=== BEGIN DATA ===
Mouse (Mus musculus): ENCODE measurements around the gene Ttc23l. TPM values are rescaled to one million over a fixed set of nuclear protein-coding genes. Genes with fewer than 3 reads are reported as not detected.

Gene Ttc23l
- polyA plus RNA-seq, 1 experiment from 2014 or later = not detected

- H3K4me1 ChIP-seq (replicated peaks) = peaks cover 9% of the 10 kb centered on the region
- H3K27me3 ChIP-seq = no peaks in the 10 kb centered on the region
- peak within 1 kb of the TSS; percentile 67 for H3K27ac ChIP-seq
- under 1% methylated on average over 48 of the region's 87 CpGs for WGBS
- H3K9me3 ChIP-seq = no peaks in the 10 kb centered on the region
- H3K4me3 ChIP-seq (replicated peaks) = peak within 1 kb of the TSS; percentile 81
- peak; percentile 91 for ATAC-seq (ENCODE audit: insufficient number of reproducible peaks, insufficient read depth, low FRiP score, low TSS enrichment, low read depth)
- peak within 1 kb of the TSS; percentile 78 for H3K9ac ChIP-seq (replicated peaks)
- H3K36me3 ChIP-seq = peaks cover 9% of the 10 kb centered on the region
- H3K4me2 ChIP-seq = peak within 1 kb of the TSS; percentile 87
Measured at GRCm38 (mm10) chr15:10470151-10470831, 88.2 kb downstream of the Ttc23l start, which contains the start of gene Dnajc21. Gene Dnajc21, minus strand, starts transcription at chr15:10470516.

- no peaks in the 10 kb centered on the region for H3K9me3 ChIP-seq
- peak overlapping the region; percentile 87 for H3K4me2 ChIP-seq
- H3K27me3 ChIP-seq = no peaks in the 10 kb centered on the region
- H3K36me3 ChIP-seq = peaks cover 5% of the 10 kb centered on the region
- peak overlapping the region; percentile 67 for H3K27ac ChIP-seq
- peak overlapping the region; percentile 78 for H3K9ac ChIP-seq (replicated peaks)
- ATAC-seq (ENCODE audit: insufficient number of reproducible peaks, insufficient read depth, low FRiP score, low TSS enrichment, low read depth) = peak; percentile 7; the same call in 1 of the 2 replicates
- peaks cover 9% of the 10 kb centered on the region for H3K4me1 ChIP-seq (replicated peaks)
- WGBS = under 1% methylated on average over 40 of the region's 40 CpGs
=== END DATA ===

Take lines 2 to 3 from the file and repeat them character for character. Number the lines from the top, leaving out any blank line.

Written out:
Gene Ttc23l
- polyA plus RNA-seq, 1 experiment from 2014 or later = not detected